(Editor’s note: DOUBLE FEATURE is a column where I read at least two horror books per month in 2020 and review them for my website.)
Reception is the impressive debut novel by Kenzie Jennings released in March 2019. I read Reception because the cover featured a quote from one of my favorite authors, Jeff Strand. “An outstanding horror debut, grisly and nasty with a vicious satirical bite.” Strand isn’t the only one who enjoyed the book. Reception is a 2020 Splatterpunk Awards nominee for Best Novel and boasts a superb rating of 4.8 stars out of 5 on Amazon. Subversive and fun, Reception is told in the first person by Ansley, an anxiety-laden woman fresh out of rehab and suffering from medication withdrawals. However, Ansley is determined to be there for her younger sister Shay’s wedding at an isolated resort in the middle of nowhere. With Ansley as an unreliable narrator, Jennings deftly uses family conflict to lure the reader into the familiar drama of a wedding where tensions normally run high. But nothing’s normal about this wedding. At the halfway point of the book, Ansley looks out the window in the middle of her reception speech and sees the unimaginable. It’s one of those perfectly written scenes in horror fiction. Reception is like a delicious three-course meal. Jennings tempts your taste buds with a spicy first-chapter appetizer, then serves a slow-burn main course before finishing with a bold dessert slathered in gore and suspense.
Quilt is an intense horror novella that author Dan Padavona said “is easily the darkest story I ever wrote.” After reading Quilt, I wondered if Padavona meant to write a cautionary tale warning school teachers about the inherent dangers of becoming too emotionally invested in their students’ lives. But I digress. Released in February 2018, Quilt introduces the Halloween Man, an urban legend/serial killer haunting Jasmine Heights, a neighborhood on the wrong side of town. When Jadyn, a promising student from the neighborhood, stops coming to school, his teacher Annelise grows concerned. Despite warnings from the principal and her friend, Annelise decides to venture into Jasmine Heights and discover the reason for Jadyn’s absence. Padavona’s prose is tight as he skillfully builds dread and suspense under the shadow of the Halloween Man’s mythic presence. The foreboding tone and gritty setting reminded me of the 1992 film Candyman starring Tony Todd. While Annelise makes the wrong decision to enter Jasmine Heights alone, you forgive her naiveté because she does it for the right reason. But the road to hell is paved with good intentions. Annelise is a light in the blackness of Jadyn’s world, but the Halloween Man lurks ever in the shadows, and he extinguishes light. Padavona injects an added layer of emotional depth to Annelise’s story, most notably in the last conversation she has with her ex-boyfriend. Oh, and the final two sentences of the story are absolutely perfect. Teachers (the good ones) will understand. Unflinching horror in the purest sense, Quilt is a direct dive into darkness without a parachute or a soft place to land.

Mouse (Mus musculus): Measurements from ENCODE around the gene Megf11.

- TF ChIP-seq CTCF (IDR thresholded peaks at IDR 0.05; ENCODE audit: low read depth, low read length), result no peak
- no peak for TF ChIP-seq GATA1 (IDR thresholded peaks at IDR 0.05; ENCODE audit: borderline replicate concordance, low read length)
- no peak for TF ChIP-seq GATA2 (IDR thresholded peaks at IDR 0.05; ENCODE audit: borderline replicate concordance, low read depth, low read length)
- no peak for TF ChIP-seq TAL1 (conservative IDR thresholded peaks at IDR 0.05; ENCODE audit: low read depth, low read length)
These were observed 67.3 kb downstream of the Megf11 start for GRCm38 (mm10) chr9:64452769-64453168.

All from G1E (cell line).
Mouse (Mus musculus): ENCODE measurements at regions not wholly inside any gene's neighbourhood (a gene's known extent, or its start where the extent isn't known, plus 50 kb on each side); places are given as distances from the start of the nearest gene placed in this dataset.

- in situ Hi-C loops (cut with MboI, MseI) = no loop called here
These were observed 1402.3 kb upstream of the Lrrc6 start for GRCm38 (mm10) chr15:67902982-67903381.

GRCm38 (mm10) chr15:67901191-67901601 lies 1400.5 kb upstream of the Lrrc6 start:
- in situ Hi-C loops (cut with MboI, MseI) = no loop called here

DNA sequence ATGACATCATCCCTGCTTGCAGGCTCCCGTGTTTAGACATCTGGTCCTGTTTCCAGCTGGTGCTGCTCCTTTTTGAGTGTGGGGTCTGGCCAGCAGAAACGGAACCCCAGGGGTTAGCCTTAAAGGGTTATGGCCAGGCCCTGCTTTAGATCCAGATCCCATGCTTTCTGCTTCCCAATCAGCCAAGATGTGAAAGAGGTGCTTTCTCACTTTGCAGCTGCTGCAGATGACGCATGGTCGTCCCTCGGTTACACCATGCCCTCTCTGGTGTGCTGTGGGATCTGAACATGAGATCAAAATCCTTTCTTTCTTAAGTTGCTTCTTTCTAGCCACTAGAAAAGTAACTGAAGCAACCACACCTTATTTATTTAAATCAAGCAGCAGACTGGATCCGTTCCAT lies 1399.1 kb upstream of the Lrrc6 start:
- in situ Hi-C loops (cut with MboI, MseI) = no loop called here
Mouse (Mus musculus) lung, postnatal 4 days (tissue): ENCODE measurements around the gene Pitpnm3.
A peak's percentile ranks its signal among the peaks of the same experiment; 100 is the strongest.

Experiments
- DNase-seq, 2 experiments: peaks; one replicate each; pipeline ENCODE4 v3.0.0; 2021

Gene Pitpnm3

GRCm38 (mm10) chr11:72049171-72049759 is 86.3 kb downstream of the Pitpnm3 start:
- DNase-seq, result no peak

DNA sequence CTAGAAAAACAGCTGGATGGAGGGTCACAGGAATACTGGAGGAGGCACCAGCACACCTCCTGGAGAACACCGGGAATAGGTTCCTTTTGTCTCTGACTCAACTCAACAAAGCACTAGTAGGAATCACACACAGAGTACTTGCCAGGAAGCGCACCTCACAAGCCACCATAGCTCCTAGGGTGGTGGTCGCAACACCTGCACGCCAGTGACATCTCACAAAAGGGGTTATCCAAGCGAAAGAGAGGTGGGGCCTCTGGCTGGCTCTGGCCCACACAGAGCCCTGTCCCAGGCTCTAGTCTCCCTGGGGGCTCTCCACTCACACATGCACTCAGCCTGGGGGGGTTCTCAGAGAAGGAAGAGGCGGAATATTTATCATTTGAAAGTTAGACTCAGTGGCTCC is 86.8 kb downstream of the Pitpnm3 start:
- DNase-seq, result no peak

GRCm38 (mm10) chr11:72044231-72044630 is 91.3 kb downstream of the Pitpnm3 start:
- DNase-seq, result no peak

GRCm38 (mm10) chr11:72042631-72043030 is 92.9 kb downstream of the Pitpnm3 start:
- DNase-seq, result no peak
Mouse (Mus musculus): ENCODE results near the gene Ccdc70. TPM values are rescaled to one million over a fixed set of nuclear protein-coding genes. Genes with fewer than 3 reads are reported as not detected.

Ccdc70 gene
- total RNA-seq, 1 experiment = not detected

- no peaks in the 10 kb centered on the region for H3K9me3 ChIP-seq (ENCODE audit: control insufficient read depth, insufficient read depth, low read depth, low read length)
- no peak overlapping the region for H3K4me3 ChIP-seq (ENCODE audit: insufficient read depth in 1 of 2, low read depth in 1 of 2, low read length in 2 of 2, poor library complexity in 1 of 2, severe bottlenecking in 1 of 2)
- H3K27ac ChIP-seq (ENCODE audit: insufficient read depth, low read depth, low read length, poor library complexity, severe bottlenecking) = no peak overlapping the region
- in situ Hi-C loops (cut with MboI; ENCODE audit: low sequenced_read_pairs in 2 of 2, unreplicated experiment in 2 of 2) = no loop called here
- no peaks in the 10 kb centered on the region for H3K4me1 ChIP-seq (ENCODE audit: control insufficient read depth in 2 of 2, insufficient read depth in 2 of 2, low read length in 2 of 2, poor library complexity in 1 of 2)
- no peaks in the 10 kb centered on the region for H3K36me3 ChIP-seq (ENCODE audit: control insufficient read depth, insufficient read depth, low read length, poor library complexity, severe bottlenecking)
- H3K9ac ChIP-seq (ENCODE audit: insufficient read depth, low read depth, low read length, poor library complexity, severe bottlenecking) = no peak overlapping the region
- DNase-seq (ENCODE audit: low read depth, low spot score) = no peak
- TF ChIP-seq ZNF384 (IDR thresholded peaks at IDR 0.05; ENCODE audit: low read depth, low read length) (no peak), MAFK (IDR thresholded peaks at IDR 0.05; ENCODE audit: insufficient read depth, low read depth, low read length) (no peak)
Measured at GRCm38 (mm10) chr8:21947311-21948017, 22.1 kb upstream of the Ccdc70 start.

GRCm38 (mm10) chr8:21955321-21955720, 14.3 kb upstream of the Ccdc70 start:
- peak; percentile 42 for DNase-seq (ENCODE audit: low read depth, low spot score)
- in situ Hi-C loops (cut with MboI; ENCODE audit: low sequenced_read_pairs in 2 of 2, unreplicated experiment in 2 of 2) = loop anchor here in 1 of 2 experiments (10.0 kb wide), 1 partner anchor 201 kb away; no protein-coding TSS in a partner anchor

July’s DOUBLE FEATURE: Dust by Chris Miller and Murder House by C.V. Hunt.